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I have to say that I am very impressed by the
number and quality of the solutions you have sent in to this
Mystery Matrix problem. I am afraid I can't mention everyone
individually but special mention must go to pupils at Wharncliffe
Side Primary School, Stourport Primary School, How Wood Primary and
Mount Pleasant Juniors, all of whom sent in well-explained
Rukmini from Roberts Elementary School
This is my solution to the Mystery Matrix:
I first realized that if you put your finger on a square and track
its row and column, the number in the square would be the product
of the two numbers - the one at the head of the row and the one at
the head of the column.
I knew that each column was part of a multiplication table. I
realized which numbers were needed to multiply to get that
e.g. $32$ was a given number and I knew that $4 \times 8 = 32$, so
I put $4$ and $8$ as the heads of the row and the column. $8$
needed to go at the head of the column and $4$ needed to go at the
head of the row. $40$ was a given number and the head of its column
was $10$. That helped me decide where to put the $4$ and $8$. If I
switched $4$ and $8$ then I wouldn't be able to track $4 \times 10$
to $40$. I knew where to put the $4$ and $10$ because if I switched
them I wouldn't be able to track the $4$ and the $8$ to $32$.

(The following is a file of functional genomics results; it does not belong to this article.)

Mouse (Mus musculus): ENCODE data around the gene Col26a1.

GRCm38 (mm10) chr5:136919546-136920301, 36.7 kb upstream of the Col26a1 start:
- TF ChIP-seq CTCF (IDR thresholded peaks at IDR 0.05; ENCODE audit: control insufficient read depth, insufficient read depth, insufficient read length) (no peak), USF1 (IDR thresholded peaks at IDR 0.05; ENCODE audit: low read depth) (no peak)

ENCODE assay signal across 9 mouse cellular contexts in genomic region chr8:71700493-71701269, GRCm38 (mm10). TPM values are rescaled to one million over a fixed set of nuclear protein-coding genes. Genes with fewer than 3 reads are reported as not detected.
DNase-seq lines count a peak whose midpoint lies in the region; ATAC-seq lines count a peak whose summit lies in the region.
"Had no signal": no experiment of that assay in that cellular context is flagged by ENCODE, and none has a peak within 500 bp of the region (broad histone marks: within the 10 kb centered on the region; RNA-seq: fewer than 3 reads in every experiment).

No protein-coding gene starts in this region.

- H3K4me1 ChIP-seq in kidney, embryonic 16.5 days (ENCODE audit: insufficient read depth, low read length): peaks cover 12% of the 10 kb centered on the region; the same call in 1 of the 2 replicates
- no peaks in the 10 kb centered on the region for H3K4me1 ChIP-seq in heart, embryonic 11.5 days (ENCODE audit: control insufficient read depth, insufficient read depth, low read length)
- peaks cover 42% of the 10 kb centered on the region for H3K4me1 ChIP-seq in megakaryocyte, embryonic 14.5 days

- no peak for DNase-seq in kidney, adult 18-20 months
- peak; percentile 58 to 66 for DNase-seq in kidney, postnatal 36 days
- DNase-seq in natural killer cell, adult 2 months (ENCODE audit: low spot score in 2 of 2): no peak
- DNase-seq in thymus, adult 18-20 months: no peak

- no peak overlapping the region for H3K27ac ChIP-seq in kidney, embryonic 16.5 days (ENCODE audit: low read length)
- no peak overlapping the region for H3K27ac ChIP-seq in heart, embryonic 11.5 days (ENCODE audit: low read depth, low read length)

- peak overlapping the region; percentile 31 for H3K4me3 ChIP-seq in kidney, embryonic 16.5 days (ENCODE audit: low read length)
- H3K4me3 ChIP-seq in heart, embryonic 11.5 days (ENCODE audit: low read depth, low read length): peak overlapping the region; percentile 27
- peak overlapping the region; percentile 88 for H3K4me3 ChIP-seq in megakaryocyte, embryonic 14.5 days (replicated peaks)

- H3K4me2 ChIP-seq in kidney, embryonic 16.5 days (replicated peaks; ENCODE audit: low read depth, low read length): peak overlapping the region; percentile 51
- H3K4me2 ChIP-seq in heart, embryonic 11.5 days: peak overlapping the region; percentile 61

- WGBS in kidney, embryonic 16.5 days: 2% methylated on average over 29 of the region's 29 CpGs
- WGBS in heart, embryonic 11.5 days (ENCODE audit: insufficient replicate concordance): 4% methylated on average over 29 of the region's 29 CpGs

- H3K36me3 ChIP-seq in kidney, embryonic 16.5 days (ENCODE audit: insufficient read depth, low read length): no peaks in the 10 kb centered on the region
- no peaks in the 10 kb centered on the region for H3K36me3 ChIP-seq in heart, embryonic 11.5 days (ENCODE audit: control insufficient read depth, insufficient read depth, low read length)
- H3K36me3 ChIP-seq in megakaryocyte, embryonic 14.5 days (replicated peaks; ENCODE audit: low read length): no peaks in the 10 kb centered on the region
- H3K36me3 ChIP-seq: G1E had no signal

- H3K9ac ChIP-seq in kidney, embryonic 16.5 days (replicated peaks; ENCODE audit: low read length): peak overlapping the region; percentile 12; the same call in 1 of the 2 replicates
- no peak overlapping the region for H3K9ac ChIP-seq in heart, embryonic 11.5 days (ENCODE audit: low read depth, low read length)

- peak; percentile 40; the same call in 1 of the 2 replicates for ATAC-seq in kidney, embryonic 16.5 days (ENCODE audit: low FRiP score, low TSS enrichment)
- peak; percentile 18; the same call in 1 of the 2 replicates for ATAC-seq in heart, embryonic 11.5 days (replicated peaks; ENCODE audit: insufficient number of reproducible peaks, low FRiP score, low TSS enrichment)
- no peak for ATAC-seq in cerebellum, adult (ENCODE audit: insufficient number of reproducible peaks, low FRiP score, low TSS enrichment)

$49$ was the number I tackled first. I knew that $7 \times 7$ was
$49$. So it didn't matter which $7$ I put at the head of the row or
the head of the column.
Then I did $32$ as I already explained.
Then $7 \times 8 = 56$, so I put $56$ in the blank box tracked from
heads $7$ and $8$.
Using the rest of the given numbers I figured out what the rest of
the heads were. I used the heads to help me figure out what the
rest of the numbers were.
Mrs Beacham's class from Round Top Elementary
School, Blythewood, USA also sent a very clear account of the way
they solved the problem with a picture of the finished matrix:
First, we came up with the factors for each number in the
We looked at the hint and figured out that $7$ had to be the
repeated digit, because there is only one way to get $49$.
Then we compared the numbers in each row and column where
there were two numbers. For the numbers, $22$ and $24$, $15$ and
$27$, $49$ and $42$ we realized they only had one factor in common.
When we compared $22$ and $24$ we determined that they were both
multiples of two. So $2$ had to go in this column, which meant that
$11$ had to be the missing factor for $22$, and $12$ had to be the
missing factor for $24$. $15$ and $27$ share the factor $3$, so we
placed a $3$ in that row, and above the $15$ we placed a $5$, above
the $27$ we placed a $9$.
For $49$ and $42$, we already knew they shared the factor $7$,
so we thought what times $7$ will give us $42$, and that was
The only digits left to use in the matrix were $4$, $8$, and
$10$. When we started, $32$ and $40$ were the hardest to figure out
because these numbers shared more than one factor. If we put the